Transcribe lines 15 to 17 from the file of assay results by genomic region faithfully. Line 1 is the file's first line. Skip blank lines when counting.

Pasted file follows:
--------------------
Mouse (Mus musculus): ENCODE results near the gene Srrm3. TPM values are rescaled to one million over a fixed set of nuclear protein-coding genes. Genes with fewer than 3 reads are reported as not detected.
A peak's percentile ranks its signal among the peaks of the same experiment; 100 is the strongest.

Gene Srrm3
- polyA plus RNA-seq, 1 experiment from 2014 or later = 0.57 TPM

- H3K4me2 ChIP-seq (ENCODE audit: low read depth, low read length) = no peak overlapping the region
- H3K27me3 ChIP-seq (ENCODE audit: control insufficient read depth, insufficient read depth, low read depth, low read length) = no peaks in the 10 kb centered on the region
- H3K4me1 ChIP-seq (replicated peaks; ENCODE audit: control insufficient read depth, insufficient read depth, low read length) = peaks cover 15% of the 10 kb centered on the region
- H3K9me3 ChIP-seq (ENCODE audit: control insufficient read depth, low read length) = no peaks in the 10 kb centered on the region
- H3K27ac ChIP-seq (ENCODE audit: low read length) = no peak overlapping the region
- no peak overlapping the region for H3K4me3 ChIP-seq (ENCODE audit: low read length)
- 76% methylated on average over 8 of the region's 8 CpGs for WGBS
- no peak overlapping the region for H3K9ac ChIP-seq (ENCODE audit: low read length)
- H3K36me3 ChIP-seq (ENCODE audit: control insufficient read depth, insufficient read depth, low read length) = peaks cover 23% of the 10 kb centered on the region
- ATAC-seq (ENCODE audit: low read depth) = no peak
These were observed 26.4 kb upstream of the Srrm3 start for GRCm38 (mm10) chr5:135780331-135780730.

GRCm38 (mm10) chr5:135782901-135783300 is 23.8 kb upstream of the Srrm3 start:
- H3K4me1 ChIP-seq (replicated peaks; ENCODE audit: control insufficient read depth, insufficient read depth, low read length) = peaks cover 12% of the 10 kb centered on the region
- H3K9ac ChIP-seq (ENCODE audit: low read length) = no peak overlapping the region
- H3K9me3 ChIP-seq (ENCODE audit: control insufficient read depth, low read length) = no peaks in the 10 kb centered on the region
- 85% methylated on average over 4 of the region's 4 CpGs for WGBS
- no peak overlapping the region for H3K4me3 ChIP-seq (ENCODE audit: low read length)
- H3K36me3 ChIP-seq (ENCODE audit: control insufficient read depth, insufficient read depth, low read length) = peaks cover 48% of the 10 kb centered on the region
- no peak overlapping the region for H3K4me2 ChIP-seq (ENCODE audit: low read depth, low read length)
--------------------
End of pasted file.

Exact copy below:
These were observed 26.4 kb upstream of the Srrm3 start for GRCm38 (mm10) chr5:135780331-135780730.

GRCm38 (mm10) chr5:135782901-135783300 is 23.8 kb upstream of the Srrm3 start:
- H3K4me1 ChIP-seq (replicated peaks; ENCODE audit: control insufficient read depth, insufficient read depth, low read length) = peaks cover 12% of the 10 kb centered on the region